Media overreacts, news at 11

Shocking!


/need a doobie for this...
 
2014-04-21 02:39:17 PM  
Ignorance kills more than any drug.

Examples: anyone who took Jenny McCarthy at her word. Your average fundamentalist.
 
2014-04-21 03:38:43 PM  

lennavan: draypresct: The mean of the data shown at "joints per occasion" = 2 or 3 is clearly higher than the mean of the data at joints = 0 or 1, even without this outlier.

You simply cannot be making this argument.  Right?  You know yourself to do the statistics:

draypresct: The small sample size criticism is why you use p-values.  Used properly, they help guide you as to whether the result you're seeing is extreme enough to be likely to have happened by chance.

You always use p-values.  The only reason not to is you're an idiot, or alternatively you calculated the p-value and it was not significant so you're trying to sneak something by.  So why did you post to me an analysis comparing means?

draypresct: It's also not outrageous for authors to keep their data from public release until they're done using it for research.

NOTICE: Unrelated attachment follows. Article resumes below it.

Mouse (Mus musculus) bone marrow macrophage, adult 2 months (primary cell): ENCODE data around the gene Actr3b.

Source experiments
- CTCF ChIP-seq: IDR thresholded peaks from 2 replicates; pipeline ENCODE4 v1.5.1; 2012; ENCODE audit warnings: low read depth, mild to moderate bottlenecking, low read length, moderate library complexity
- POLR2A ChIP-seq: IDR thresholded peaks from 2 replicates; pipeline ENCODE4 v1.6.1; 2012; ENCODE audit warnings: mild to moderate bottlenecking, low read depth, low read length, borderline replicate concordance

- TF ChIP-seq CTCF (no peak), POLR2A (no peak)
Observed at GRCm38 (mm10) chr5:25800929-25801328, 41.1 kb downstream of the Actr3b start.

Sure but that's not even close to what's happening here.  Numbers were utilized to generate this graph:

draypresct: No, it's really not outrageous for authors to refuse to share potentially identifiable patient data with a random blogger

Ridiculous.  You have a fundamental misunderstanding of the argument here.

[img.fark.net image 246x235]
All that he wants is those actual numbers to be released.  Giving exact numbers in addition to the graph has fark-all to do with patient confidentiality.


Heh, based on that sampling I would say that you need to avoid having 2 a day by having 3 a day.
 
2014-04-21 04:15:19 PM  
when I think of high standards in science reporting, I think of Fark.com

/said no one
 
2014-04-21 05:07:59 PM  

lennavan: draypresct: No, it's really not outrageous for authors to refuse to share potentially identifiable patient data with a random bloggerRidiculous. You have a fundamental misunderstanding of the argument here.All that he wants is those actual numbers to be released. Giving exact numbers in addition to the graph has fark-all to do with patient confidentiality.